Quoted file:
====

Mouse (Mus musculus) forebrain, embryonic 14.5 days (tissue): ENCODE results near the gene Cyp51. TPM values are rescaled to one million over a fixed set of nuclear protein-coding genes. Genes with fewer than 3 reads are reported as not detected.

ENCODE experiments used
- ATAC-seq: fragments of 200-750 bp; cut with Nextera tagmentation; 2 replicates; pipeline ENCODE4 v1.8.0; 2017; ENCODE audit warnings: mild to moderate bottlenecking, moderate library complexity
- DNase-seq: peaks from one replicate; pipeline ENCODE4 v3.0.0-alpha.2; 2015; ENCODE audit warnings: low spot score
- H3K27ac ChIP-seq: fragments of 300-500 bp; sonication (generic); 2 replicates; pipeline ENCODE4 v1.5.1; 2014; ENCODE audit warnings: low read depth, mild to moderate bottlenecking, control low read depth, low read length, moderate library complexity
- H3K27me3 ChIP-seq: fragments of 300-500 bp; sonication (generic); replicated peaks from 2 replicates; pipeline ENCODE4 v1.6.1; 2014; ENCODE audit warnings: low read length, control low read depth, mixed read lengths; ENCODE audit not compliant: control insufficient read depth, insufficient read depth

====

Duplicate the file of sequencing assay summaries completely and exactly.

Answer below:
Mouse (Mus musculus) forebrain, embryonic 14.5 days (tissue): ENCODE results near the gene Cyp51. TPM values are rescaled to one million over a fixed set of nuclear protein-coding genes. Genes with fewer than 3 reads are reported as not detected.

ENCODE experiments used
- ATAC-seq: fragments of 200-750 bp; cut with Nextera tagmentation; 2 replicates; pipeline ENCODE4 v1.8.0; 2017; ENCODE audit warnings: mild to moderate bottlenecking, moderate library complexity
- DNase-seq: peaks from one replicate; pipeline ENCODE4 v3.0.0-alpha.2; 2015; ENCODE audit warnings: low spot score
- H3K27ac ChIP-seq: fragments of 300-500 bp; sonication (generic); 2 replicates; pipeline ENCODE4 v1.5.1; 2014; ENCODE audit warnings: low read depth, mild to moderate bottlenecking, control low read depth, low read length, moderate library complexity
- H3K27me3 ChIP-seq: fragments of 300-500 bp; sonication (generic); replicated peaks from 2 replicates; pipeline ENCODE4 v1.6.1; 2014; ENCODE audit warnings: low read length, control low read depth, mixed read lengths; ENCODE audit not compliant: control insufficient read depth, insufficient read depth